Students from the top three countries of origin – China, India, and South Korea – now represent approximately 51 percent of the total enrollment of international students in the United States, with the number from China and India increasing, and the numbers from South Korea declining by six percent. This year, South Korean and Saudi students each represent seven percent and six percent of the total, respectively. After these top four countries, no country represents more than three percent of the total international students in the United States. Despite a four percent decline, Canada remains the fifth leading place of origin.
Each of the top 25 places of origin had more than 6,000 students in the United States. There were increases in the number of students from 16 of the top 25 places of origin, including China, India, Saudi Arabia, Brazil, Vietnam, Mexico, Iran, United Kingdom, Nigeria, Kuwait, France, Indonesia, Venezuela, Malaysia, Colombia, and Spain.
The number of students from Germany and Nepal remained relatively flat. Taiwan, Japan, Turkey, Hong Kong and Thailand saw very slight decreases of less than two percent each. South Korea saw a steep decline from the previous year (down six percent), and Canada decreased by 3 percent. The factors driving these declines likely include a mix of global and local economic factors, and in some cases expanded higher education opportunities at home and declining populations.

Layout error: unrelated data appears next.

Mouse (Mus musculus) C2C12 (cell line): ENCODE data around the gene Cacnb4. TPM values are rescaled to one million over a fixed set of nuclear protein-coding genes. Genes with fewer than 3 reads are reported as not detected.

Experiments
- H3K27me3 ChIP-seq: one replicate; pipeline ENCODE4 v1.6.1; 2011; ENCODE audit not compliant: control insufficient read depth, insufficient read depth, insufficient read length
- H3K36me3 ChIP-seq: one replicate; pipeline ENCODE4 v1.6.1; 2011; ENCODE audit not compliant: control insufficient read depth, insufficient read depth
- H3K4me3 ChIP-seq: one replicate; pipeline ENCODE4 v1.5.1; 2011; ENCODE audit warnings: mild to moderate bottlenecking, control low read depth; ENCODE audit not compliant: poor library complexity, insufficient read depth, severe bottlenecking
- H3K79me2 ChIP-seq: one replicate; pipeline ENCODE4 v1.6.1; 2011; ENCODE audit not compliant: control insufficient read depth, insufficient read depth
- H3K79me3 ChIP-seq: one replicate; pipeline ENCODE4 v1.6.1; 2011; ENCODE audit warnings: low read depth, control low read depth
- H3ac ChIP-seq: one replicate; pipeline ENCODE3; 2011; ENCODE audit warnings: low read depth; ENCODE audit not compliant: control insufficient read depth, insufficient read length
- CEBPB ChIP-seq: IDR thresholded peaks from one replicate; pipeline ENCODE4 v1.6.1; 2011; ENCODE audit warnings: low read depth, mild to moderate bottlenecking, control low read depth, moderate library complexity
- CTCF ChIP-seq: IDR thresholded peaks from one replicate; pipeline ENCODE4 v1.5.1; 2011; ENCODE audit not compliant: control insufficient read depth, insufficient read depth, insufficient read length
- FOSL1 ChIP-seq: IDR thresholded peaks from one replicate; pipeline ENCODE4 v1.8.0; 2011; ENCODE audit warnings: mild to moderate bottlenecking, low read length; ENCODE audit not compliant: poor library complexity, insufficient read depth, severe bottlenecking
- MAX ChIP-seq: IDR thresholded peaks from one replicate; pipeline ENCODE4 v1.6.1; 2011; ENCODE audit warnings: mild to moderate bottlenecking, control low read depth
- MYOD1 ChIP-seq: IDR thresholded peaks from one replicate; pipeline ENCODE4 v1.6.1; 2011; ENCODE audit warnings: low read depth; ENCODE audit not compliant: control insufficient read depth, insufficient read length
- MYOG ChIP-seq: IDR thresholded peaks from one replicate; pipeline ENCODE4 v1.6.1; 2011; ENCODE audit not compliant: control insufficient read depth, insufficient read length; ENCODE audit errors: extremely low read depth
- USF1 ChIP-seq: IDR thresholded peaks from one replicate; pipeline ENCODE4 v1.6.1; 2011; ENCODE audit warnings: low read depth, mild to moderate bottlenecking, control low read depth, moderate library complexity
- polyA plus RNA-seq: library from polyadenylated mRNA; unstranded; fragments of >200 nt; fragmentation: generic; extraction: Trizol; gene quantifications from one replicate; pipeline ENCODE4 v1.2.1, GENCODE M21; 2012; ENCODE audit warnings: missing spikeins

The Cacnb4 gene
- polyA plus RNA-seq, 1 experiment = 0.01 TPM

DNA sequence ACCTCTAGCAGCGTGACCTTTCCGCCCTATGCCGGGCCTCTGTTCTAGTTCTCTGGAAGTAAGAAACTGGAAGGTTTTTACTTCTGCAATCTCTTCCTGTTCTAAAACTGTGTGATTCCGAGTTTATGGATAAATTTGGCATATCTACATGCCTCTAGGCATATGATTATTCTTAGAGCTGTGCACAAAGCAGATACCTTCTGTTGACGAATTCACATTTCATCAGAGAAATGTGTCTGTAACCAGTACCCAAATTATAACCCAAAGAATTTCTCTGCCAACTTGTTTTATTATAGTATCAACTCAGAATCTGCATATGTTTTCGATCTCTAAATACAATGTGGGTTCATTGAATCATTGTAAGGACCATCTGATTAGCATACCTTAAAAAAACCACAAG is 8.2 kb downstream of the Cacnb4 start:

Economic and Academic Impacts: The continued growth in international students coming to the U.S. for higher education has a significant positive economic impact. International students contributed more than $30 billion to the U.S. economy in 2014, according to the U.S. Department of Commerce. Open Doors 2015 reports that about 73 percent of all international students receive the majority of their funds from sources outside of the United States, including personal and family sources as well as assistance from their home country governments or universities. Students from around the world who study in the United States also contribute to America's scientific and technical research and bring international perspectives into U.S. classrooms, helping prepare American students for global careers, and often lead to longer-term business relationships and economic benefits. Additional breakdowns of economic impact by state and Congressional District, calculated using Open Doors enrollment figures combined with other data, are available on the NAFSA International Student Economic Value Tool website.
Host States: The globalization of campuses across the United States continues, with all of the top 25 host universities and all of the top ten states hosting more international students than in the prior year. California hosted more than 120,000 international students for the second year in a row, followed by New York, Texas, Massachusetts and Illinois. Four of the top ten destinations saw double digit growth: Texas, with an 18 percent increase, California, with an 11 percent increase, and Illinois, Pennsylvania and Ohio with increases of about 10 percent. All but six states saw increases in international enrollments in 2014/15, as did the District of Columbia.
Host Campuses: For the second year in a row, New York University hosted the largest number of international students. The University of Southern California remains the second leading host for the second year; previously, it had been the leading host institution for twelve years. These two universities were followed by Columbia University (moving up to #3 from #4), Arizona State University (included in the top five for the first time, jumping to #4 from #8), and University of Illinois at Urbana-Champaign (moving from #3 to #5). Combined, the top 25 campuses hosted 21 percent of all international students in the United States. In 2004/05, there were 145 institutions that hosted 1,000 or more international students, while the new Open Doors reported 245 institutions hosting 1,000 or more international students in 2014/15.